9. California poppies

Red flowers of California poppy Eschscholzia californica

California poppies are usually orange but there are some stunningly vibrant red and cool cream varieties too

(Image credit: Alamy)

California poppies, also known as Eschscholzia californica, are cheery annuals that spread pops of color wherever they are sown.

Hailing from – you guessed it – California, where they are the State Flower, their orange variant is the most commonly seen, though they also come in shades of brilliant red, yellow and cool cream.

Glossy flowers ride high above soft ferny leaves, and their furled petals open as the sun passes over, following it on its daily course.

California poppy 'Mission Bells'

California poppy 'Mission Bells' is the traditional orange colour, but with a double-petalled difference

(Image credit: Waitrose Garden)

Sow now in well-prepared soil and look forward to long-lasting colour well into the fall. The great thing about these flowers is they don’t mind poor soil, as long as they get lots of sun, so they are perfect for dry areas of the garden.

Top tip: Orange is the dominant color form and self-seeded offspring of differently colored California poppies will probably come up orange the following year.

10. Malope Trifida 'Vulcan'

Malope trifida Vulcan flower

Show-stopping Malope trifida 'Vulcan' is easy to grow despite its exotic appearance

(Image credit: Alamy)

If you are looking for a floral show-stopper that is one of the best low-maintenance plants, you won't go far wrong with Malope trifida ‘Vulcan’.

A hardy annual despite its exotic appearance, this variety of stately mallow produces a profusion of glossy pink-purple flowers with lime-green centers, making it an interesting one to add to your list of what to plant in September.

Growing to 3ft (1m), it likes a sunny, well-drained spot and although it can also be sown in spring, seeds started now will have a head start on later sowings and will flower sooner.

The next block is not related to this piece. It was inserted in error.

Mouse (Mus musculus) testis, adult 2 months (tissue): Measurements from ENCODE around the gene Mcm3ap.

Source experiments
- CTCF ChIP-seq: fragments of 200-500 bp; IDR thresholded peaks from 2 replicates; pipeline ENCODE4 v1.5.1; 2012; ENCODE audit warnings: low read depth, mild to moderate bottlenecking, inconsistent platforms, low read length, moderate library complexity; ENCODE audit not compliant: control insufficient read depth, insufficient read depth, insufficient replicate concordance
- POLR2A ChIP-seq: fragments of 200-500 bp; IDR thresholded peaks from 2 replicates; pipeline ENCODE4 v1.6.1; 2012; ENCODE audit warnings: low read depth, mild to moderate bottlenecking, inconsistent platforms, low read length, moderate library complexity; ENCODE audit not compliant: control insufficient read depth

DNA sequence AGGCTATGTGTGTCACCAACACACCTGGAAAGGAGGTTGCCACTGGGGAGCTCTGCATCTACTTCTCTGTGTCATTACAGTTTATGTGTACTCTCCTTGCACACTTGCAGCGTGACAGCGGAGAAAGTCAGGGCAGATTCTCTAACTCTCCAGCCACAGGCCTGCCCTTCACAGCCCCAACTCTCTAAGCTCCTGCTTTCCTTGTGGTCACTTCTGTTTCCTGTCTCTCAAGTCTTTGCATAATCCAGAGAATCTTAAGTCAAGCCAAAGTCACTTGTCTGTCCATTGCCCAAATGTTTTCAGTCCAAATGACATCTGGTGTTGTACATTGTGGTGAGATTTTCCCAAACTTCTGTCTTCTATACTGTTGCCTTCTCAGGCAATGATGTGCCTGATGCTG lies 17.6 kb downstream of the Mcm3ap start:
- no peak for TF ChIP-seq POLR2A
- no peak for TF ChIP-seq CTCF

As an added bonus, if you sow two or three batches over six weeks, you will get a prolonged flowering season.

Sowing seed of Malope trifida Vulcan

Sow Malope seeds into sieved and dampened seed compost

(Image credit: Future/Ruth Hayes)

Alternatively, sow them undercover in trays of sieved and dampened seed compost.

Tamp the compost flat so it provides a secure surface for germination and add a lid to the seed tray. Set it somewhere light, such as a greenhouse or cold frame, and the hardy annual seeds will germinate in a few weeks.

They can be pricked out and potted on into peat-free compost and overwintered in the greenhouse.

Top tip: ‘Vulcan’ flowers are lovely for indoor arrangements but don't start cutting them as soon as they start to appear on the plant as you’ll remove lots of buds as well. Wait a couple of weeks until the plant has really got established and is throwing out lots of blooms, and then start harvesting. There's lots more suggestions for the best cutting garden flowers in our dedicated guide. 

Ruth is the gardening editor of Amateur Gardening magazine and spends her working days carrying out, writing about and photographing the tasks the readers should be carrying out each week, as well as testing many of the new products that arrive on the gardening market.

She is horticulturally trained, with a qualification from the Royal Horticultural Society, and her work varies with the seasons and includes everything from sowing and planting, to pruning, taking cuttings, dealing with pests and diseases and keeping houseplants healthy. She covers ornamental plants and edible crops and everything she writes about and photographs is in her own garden, a mature plot that has been a work in progress since her family moved to their current house in 2012. 

Her main interests are gardening for wildlife and organic gardening, as she firmly believes you don’t need to ‘nuke’ pests and problems with toxic chemicals, nor use peat composts to produce the garden of your dreams.